back to top
CULTURE
 / 

People On Twitter Are Sharing Their Best Money Advice And I Immediately Feel Wealthier

I don't know about y'all, but I'm definitely trying to elevate my bank account this year.

Yesterday, writer @DamnJazAgain asked 27+ year-old Twitter to "give young twitter a constructive piece of financial advice that helped you over the years," and the answers were amazing.

27+ Twitter, give young twitter a constructive piece of financial advice that helped you over the years. Financial literacy and representation matters.

Here were some of the best ones (also, take notes!):

1. Practice saving...even a little.

Practice saving on a daily basis, even if it’s just $5 dollars. It doesn’t matter if you put it in a shoebox, or a cookie jar, but small amounts daily have a way of adding up. Practice will condition you for larger savings contributions in the future with your income increases

2. Live with your parents.

@DamnJazAgain 1) Try and live off of 30% of your net income 2) If you have a good situation, live with your parent(s) as long as you can in order to SAVE MONEY. Anybody telling you its childish, may live on their own, but likely has nothing but a hard time to their name...

3. Stay away from certain places (yep, they were talking to me).

Stay yo ass out the mall. I promise your financial state will improve.

4. Save the difference from rent.

@DamnJazAgain Save. At. Home. Seriously. If you are lucky enough to have parents who let you live at home for free/reduced rent, calculate what you would be paying as a standard rent rate in your area and put the difference away every month.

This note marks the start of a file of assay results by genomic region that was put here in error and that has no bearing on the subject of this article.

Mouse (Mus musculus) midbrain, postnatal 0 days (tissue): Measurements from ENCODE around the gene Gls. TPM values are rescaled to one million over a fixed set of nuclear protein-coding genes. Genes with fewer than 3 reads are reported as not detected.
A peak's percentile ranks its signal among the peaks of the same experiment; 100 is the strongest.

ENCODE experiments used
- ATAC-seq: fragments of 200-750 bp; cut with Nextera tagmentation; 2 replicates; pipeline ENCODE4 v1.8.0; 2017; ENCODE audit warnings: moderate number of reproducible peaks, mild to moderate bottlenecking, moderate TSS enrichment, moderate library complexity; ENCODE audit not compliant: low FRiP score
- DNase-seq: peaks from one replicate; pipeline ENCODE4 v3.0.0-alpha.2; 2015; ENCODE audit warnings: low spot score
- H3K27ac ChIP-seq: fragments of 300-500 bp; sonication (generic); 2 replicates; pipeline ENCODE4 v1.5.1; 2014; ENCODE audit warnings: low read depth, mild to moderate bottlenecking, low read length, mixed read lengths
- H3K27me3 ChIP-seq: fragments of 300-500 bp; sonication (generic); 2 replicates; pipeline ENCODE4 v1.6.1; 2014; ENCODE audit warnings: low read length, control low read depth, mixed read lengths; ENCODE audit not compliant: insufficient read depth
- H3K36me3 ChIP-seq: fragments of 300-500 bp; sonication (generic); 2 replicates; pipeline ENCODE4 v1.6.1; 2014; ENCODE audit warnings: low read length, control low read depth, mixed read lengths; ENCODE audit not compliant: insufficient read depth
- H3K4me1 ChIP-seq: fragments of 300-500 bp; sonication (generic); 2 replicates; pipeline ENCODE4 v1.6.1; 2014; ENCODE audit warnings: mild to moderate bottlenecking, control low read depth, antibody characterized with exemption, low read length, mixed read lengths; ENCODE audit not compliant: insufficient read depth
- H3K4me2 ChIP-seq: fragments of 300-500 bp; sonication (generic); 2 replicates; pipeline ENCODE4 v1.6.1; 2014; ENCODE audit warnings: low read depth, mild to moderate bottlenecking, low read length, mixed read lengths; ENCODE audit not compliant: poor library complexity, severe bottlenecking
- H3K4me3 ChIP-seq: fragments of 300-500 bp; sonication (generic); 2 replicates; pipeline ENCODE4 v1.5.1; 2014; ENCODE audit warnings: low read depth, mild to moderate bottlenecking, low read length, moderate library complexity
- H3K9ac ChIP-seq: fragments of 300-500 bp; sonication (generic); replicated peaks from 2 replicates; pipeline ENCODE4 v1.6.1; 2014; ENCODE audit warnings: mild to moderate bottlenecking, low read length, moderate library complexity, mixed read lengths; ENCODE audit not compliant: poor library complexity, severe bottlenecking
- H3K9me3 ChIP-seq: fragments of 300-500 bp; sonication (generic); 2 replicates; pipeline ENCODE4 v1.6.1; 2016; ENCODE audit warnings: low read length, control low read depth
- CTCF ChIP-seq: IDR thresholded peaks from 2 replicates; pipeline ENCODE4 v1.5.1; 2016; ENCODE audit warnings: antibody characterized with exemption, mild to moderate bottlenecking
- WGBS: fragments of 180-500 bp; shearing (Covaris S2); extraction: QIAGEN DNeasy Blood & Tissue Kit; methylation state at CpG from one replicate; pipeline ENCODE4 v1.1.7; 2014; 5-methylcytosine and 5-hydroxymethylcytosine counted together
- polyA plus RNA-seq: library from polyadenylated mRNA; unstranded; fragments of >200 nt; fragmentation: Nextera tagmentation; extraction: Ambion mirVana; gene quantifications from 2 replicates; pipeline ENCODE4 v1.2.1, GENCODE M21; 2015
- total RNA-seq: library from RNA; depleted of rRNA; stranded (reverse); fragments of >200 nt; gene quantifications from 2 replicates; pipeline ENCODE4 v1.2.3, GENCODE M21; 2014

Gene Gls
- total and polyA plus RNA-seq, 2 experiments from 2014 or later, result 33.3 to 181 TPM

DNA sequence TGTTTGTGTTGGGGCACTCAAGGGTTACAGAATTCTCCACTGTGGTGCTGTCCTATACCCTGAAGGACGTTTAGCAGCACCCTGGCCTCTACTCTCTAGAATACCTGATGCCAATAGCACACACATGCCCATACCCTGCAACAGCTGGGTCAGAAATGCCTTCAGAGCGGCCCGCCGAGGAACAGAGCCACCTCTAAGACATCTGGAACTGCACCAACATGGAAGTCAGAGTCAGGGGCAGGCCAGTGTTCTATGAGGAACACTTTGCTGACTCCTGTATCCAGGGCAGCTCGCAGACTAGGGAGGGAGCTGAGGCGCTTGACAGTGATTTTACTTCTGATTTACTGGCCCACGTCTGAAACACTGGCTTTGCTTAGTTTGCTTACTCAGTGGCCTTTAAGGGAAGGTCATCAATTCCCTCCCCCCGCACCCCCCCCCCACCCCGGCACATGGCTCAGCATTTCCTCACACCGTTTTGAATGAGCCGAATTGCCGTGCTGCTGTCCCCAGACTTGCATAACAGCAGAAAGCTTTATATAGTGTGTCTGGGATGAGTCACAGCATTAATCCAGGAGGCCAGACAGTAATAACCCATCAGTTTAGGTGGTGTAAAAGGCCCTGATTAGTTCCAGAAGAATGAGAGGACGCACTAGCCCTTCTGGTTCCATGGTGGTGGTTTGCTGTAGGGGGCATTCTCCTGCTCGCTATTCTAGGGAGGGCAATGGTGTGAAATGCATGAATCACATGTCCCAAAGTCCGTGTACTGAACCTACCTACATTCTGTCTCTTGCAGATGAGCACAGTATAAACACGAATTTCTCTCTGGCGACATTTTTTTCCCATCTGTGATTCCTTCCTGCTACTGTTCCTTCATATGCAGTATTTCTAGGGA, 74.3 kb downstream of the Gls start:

5. Put those college refund checks to good use.

@DamnJazAgain Take those refund checks you get in college and use them to pay down your loans right away. It could cut how much you owe after school down by a 1/3 or 50%.

6. Create a budget sheet.

@DamnJazAgain Learn what a budget sheet is this is basics Rent Energy bills Food Travel or car expenses Cloathes&cosmetics Emergency fund Holiday savings Savings Pension

7. Figure out what financial battles are worth it.

@DamnJazAgain cut out bad spending habits. yeah, you maaaaaaaaaaaaaaaaaaaaaaaaaaaa have just got paid, but you don't NEED to order food from the carryout. $20 can feed you for at least 3 days, compared to one.

8. Plan for emergencies.

@DamnJazAgain Your car will break down - plan for it! And you know the date of your insurance renewal a year in advance - save for it.

9. Ask yourself the hard questions before purchasing something.

@schatzipage @DamnJazAgain @DeeRene_ Or ask...is the monetary equivalent of the item worth x amount of hours per work needed to get that amount aka is the $100 pair of shoes worth 4 hours of my working time.

10. Find cost-effective alternatives for everything.

@DamnJazAgain Stop paying for cable. I stream Hulu and Netflix for less than $20 a month, you can do the math.

11. Get a lowered interest rate (and learn different ways to help your credit score).

@DamnJazAgain I’m 26 but don’t be afraid to contact your credit card company and request a lower interest rate. They won’t tell you that you can do this but you can

12. Make payments. Always.

@DamnJazAgain If you have items that are on a payment plan, paying even $1 can stop it from going to collections. It shows as slow playing. Life has hiccups.

13. Lastly, know and understand the holy (money) trinity:

@DamnJazAgain • Invest your money (apps: acorns, robinhood, stash) • Have 3 passive streams of income • have at least 3 months worth of expenses (bills, groceries, the necessities) in a savings account for emergencies

Y'all feeling rich yet?

VH1
Connect with As/Is